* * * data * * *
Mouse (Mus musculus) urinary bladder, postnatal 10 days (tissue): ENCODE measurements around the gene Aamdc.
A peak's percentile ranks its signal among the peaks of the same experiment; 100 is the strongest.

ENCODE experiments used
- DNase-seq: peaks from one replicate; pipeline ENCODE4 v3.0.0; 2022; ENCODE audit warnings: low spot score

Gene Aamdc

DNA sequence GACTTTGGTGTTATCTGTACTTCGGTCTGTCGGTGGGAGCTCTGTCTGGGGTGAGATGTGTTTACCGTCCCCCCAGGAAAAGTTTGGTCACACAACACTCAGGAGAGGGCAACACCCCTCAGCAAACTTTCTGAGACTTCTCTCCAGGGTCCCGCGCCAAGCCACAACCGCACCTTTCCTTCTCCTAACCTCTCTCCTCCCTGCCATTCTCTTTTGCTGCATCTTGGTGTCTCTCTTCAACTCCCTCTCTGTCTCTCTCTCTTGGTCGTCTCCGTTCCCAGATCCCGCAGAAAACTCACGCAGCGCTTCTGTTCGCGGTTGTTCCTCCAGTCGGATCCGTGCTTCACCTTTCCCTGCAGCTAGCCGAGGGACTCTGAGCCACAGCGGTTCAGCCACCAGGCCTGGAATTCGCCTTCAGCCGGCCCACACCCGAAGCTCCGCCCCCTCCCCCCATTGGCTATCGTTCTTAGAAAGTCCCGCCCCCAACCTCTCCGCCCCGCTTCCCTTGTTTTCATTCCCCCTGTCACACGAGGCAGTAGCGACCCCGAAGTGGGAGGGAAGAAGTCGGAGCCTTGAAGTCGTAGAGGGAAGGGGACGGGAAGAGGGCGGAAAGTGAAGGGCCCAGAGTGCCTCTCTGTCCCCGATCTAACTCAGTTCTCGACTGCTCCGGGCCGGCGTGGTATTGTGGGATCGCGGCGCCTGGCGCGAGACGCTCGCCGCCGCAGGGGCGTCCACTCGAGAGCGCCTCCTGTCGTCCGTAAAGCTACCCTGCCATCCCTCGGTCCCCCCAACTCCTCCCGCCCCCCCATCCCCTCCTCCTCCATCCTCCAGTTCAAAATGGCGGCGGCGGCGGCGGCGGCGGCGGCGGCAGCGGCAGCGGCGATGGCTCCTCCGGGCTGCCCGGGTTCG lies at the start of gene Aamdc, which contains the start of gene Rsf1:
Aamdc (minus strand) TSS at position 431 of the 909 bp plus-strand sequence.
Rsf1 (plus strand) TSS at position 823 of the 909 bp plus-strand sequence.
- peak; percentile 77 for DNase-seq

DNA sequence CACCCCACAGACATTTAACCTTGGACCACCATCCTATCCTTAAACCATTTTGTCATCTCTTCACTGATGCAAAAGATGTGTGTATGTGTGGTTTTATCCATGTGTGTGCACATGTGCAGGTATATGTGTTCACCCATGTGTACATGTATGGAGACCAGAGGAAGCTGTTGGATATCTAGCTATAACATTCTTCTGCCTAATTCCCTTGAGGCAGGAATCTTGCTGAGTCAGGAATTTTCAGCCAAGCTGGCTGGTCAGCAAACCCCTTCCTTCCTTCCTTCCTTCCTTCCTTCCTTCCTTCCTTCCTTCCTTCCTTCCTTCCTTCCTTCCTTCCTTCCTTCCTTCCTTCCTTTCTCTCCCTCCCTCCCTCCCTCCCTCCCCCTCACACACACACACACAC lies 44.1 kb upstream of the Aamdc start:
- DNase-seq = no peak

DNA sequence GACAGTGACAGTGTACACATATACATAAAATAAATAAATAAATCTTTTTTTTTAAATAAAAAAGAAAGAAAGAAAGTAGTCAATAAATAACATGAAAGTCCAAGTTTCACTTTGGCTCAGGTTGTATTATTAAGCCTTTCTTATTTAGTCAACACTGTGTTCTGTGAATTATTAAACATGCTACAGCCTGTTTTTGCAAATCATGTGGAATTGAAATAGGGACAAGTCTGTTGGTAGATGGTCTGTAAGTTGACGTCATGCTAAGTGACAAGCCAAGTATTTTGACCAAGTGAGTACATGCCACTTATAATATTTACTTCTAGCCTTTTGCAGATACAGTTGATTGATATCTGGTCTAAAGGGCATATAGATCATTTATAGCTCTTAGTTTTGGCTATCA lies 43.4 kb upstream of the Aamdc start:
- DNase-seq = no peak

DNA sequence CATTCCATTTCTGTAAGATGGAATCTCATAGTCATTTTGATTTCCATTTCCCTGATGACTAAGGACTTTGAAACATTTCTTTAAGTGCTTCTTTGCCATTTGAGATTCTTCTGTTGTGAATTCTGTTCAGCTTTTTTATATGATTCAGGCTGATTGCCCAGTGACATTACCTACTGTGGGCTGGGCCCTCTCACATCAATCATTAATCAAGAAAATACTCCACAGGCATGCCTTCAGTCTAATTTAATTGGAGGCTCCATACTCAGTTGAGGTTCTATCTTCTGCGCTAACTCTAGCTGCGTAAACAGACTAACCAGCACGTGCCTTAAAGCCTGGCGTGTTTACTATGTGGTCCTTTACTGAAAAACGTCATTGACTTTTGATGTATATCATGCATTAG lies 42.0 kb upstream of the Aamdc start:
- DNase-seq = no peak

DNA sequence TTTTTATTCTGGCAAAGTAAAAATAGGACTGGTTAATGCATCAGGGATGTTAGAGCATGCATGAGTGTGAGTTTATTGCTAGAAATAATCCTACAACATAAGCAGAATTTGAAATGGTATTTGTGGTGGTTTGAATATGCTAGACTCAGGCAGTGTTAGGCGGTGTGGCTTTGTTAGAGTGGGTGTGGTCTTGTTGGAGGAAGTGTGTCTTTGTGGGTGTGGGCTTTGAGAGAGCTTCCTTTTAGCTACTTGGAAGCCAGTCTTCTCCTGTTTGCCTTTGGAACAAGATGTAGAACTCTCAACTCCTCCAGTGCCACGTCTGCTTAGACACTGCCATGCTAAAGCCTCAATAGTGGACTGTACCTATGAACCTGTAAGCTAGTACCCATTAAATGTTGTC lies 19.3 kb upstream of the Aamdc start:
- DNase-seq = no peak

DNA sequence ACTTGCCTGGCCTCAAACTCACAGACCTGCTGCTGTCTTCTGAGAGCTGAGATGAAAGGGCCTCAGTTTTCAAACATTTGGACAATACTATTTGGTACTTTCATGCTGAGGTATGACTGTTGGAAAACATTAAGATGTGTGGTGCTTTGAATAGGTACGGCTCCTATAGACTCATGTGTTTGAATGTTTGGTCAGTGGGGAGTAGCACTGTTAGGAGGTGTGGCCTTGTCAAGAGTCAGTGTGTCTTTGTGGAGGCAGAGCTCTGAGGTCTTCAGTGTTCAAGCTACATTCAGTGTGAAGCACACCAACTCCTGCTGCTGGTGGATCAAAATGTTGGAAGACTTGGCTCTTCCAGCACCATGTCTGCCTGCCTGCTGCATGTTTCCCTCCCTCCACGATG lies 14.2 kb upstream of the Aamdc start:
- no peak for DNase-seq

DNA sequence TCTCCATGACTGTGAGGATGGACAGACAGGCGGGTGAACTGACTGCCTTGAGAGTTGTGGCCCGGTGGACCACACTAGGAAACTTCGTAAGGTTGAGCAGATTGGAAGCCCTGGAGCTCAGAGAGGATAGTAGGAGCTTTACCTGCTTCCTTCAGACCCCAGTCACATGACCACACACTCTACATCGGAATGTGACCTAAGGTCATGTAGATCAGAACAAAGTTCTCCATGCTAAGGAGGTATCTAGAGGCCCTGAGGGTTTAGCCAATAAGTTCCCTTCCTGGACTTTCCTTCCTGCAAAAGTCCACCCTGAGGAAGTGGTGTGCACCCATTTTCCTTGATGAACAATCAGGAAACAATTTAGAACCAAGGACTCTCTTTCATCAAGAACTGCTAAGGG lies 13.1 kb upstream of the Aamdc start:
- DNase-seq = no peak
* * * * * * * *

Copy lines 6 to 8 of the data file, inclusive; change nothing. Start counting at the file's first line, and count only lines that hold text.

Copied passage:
DNA sequence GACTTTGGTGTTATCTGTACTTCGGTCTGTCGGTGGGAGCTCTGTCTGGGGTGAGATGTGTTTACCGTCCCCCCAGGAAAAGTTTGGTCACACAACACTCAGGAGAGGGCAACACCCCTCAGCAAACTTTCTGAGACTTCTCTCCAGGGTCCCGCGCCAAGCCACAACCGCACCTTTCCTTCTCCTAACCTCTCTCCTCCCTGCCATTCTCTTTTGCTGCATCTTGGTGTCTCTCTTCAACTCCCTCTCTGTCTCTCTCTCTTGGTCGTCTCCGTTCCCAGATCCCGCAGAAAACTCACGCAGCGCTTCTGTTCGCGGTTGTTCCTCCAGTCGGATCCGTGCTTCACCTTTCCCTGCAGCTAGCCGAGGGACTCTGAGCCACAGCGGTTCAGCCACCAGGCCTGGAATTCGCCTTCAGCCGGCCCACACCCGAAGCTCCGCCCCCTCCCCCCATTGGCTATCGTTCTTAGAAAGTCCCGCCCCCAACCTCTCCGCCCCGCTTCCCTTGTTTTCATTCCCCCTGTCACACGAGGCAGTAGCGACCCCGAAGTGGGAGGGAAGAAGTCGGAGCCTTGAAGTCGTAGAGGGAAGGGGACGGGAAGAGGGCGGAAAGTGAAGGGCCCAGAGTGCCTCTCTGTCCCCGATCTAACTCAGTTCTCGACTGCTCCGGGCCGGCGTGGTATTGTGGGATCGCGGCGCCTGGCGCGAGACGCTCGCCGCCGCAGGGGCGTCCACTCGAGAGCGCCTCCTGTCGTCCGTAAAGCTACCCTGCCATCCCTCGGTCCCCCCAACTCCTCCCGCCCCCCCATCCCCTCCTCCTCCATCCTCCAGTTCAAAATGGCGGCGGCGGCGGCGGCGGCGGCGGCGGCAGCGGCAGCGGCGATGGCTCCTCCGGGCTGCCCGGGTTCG lies at the start of gene Aamdc, which contains the start of gene Rsf1:
Aamdc (minus strand) TSS at position 431 of the 909 bp plus-strand sequence.
Rsf1 (plus strand) TSS at position 823 of the 909 bp plus-strand sequence.